News Feature | October 4, 2017

Report: Northeast Ohio Discharging Pollutants, Violating CWA

Peter Chawaga - editor

By Peter Chawaga, Associate Editor, Water Online

Cleveland.Reg

A new sweeping report from one of Cleveland’s leading news outlets has found that hundreds of wastewater treatment plants in Northeast Ohio have been discharging pollutants in violation of the Clean Water Act (CWA) over the past five years.

Despite the $3 billion Project Clean Lake, a program meant to capture and clean 98 percent of the 4.5 billion gallons of stormwater and sewage coming to the Northeast Ohio Regional Sewer District each year, conditions appear grim.

“But even that federally mandated, 25-year program wouldn’t have prevented pollutants from 236 wastewater treatment plants in Northeast Ohio from being discharged into waterways over the past five years — in violation of the Clean Water Act,” The Plain Dealer reported. “These violators represent about 60 percent of the certified wastewater treatment plants in Northeast Ohio, according to data obtained from the U.S. EPA’s Discharge Monitoring Report website.”

Though it was found that many of the leaks have been small and likely to have had negligible, if any, effect on drinking water quality and human health, these discharges are often in violation of regulations. But that still may not have been enough to curb pollution in Ohio.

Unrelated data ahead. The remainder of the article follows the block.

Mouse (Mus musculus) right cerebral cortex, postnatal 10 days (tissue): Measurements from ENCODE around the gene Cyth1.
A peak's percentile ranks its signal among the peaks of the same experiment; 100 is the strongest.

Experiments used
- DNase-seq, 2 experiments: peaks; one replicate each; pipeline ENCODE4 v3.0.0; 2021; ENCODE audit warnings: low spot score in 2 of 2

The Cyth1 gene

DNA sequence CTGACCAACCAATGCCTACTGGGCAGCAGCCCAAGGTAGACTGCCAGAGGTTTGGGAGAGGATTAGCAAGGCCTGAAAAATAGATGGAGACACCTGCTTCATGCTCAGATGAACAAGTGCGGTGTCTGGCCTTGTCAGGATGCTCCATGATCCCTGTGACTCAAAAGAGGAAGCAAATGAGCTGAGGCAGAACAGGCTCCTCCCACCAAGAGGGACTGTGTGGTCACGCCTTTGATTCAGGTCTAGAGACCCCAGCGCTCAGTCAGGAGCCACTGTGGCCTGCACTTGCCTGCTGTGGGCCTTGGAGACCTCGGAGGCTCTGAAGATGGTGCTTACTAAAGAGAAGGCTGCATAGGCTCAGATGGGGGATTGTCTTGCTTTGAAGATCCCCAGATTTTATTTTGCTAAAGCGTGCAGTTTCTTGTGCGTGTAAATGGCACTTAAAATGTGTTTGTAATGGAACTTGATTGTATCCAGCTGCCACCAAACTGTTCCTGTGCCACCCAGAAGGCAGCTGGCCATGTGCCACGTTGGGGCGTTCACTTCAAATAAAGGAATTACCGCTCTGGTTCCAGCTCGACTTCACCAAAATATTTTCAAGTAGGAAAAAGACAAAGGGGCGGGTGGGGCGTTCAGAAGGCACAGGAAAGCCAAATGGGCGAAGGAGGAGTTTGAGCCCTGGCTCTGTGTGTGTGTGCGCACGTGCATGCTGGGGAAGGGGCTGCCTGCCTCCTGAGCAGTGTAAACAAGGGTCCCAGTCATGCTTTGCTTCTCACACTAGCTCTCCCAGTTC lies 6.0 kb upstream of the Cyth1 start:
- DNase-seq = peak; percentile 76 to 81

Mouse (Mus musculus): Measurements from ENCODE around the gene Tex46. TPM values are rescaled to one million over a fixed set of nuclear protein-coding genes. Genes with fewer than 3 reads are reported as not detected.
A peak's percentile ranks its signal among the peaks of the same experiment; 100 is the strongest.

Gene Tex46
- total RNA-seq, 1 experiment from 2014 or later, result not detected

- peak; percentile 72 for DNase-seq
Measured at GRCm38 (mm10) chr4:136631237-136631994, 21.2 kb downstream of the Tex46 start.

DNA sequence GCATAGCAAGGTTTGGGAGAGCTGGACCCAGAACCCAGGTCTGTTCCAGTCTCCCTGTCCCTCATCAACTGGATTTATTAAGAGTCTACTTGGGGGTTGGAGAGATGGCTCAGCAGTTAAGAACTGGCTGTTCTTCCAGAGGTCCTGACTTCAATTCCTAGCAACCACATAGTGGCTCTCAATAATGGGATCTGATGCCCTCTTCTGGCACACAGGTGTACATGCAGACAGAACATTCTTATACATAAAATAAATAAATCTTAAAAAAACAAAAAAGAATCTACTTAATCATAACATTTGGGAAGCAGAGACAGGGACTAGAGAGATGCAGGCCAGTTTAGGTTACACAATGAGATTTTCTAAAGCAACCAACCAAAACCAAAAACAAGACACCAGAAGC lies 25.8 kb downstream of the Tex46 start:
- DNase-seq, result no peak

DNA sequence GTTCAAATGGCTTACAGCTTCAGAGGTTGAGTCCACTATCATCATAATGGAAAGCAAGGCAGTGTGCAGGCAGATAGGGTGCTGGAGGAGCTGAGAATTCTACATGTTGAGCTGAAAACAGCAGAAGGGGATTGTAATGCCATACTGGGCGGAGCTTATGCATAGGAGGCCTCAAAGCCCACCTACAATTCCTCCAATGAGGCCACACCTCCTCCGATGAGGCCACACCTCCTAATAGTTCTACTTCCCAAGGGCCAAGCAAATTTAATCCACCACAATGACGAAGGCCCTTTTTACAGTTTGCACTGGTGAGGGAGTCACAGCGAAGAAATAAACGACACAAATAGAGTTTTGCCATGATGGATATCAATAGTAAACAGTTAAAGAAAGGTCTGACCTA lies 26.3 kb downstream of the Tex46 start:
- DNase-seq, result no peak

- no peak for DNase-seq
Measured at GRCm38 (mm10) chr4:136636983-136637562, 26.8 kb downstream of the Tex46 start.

“When excessive pollution discharges are discovered, the Ohio EPA issues a notice of violation with orders to remedy the problem and bring the facility back into compliance,” according to The Plain Dealer. “Even with 236 plants having discharged pollutants in excess of allowed amounts in the last five years, there are no records of the EPA imposing fines or seeking a judicial order for an out-of-compliance wastewater facility.”

The Plain Dealer named five of the wastewater treatment facilities that were discharging the largest volumes of pollutants and pointed to out-of-date infrastructure as a leading cause for the violations. It also provided an online database that the public can use to search for treatment facilities that have had excess releases of pollutants.

Sadly, the fundamental problems in Northeast Ohio mean that these violations were likely unavoidable and pose a growing problem in the future.

“Given the problematic ingredients of heavy rain and snow melts, mechanical breakdowns and part-time, off-site plant operators, [Scott Sheerin, compliance coordinator at the Ohio EPA] said he’s not surprised at the 60 percent violations found by The Plain Dealer,” the report concluded.

To read more about wastewater violations visit Water Online’s Wastewater Regulations And Legislation Solutions Center.

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